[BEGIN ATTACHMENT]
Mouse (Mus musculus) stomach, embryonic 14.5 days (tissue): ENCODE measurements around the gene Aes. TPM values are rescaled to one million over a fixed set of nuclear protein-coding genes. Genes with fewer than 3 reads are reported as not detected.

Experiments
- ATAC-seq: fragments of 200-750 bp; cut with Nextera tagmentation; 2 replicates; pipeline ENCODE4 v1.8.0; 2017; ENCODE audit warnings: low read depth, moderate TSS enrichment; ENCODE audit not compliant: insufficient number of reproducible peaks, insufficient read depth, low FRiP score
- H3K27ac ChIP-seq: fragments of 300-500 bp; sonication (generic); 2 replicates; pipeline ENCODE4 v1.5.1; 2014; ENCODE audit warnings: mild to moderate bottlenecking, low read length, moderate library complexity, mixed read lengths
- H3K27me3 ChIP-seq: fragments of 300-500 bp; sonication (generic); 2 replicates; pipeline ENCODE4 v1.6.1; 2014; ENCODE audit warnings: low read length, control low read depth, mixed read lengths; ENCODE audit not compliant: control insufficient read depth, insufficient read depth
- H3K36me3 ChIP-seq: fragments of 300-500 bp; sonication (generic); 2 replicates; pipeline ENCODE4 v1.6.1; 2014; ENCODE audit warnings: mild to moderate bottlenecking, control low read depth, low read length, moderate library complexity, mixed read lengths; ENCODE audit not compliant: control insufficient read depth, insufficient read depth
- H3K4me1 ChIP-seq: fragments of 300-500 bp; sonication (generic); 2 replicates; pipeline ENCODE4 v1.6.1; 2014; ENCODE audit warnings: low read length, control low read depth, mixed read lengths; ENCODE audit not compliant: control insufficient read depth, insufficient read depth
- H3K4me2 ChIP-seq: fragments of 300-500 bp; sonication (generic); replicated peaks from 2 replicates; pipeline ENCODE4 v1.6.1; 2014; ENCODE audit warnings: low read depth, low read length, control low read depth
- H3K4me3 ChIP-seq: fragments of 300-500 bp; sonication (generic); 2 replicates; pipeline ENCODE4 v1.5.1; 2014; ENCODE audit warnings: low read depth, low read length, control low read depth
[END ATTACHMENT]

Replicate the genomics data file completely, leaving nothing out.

Mouse (Mus musculus) stomach, embryonic 14.5 days (tissue): ENCODE measurements around the gene Aes. TPM values are rescaled to one million over a fixed set of nuclear protein-coding genes. Genes with fewer than 3 reads are reported as not detected.

Experiments
- ATAC-seq: fragments of 200-750 bp; cut with Nextera tagmentation; 2 replicates; pipeline ENCODE4 v1.8.0; 2017; ENCODE audit warnings: low read depth, moderate TSS enrichment; ENCODE audit not compliant: insufficient number of reproducible peaks, insufficient read depth, low FRiP score
- H3K27ac ChIP-seq: fragments of 300-500 bp; sonication (generic); 2 replicates; pipeline ENCODE4 v1.5.1; 2014; ENCODE audit warnings: mild to moderate bottlenecking, low read length, moderate library complexity, mixed read lengths
- H3K27me3 ChIP-seq: fragments of 300-500 bp; sonication (generic); 2 replicates; pipeline ENCODE4 v1.6.1; 2014; ENCODE audit warnings: low read length, control low read depth, mixed read lengths; ENCODE audit not compliant: control insufficient read depth, insufficient read depth
- H3K36me3 ChIP-seq: fragments of 300-500 bp; sonication (generic); 2 replicates; pipeline ENCODE4 v1.6.1; 2014; ENCODE audit warnings: mild to moderate bottlenecking, control low read depth, low read length, moderate library complexity, mixed read lengths; ENCODE audit not compliant: control insufficient read depth, insufficient read depth
- H3K4me1 ChIP-seq: fragments of 300-500 bp; sonication (generic); 2 replicates; pipeline ENCODE4 v1.6.1; 2014; ENCODE audit warnings: low read length, control low read depth, mixed read lengths; ENCODE audit not compliant: control insufficient read depth, insufficient read depth
- H3K4me2 ChIP-seq: fragments of 300-500 bp; sonication (generic); replicated peaks from 2 replicates; pipeline ENCODE4 v1.6.1; 2014; ENCODE audit warnings: low read depth, low read length, control low read depth
- H3K4me3 ChIP-seq: fragments of 300-500 bp; sonication (generic); 2 replicates; pipeline ENCODE4 v1.5.1; 2014; ENCODE audit warnings: low read depth, low read length, control low read depth